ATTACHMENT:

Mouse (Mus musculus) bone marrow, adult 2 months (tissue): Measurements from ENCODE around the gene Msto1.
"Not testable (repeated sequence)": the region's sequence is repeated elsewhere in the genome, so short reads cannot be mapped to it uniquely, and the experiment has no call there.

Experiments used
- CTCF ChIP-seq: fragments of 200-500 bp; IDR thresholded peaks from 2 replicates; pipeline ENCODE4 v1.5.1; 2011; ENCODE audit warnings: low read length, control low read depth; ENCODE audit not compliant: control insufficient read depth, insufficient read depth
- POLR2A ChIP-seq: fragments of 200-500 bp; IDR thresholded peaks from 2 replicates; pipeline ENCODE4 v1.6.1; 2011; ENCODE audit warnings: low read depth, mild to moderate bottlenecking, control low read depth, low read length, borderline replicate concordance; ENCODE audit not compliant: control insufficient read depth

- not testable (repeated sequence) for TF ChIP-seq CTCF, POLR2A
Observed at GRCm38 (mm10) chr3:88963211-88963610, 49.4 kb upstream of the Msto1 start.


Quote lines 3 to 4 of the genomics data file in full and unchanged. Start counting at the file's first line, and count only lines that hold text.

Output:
Experiments used
- CTCF ChIP-seq: fragments of 200-500 bp; IDR thresholded peaks from 2 replicates; pipeline ENCODE4 v1.5.1; 2011; ENCODE audit warnings: low read length, control low read depth; ENCODE audit not compliant: control insufficient read depth, insufficient read depth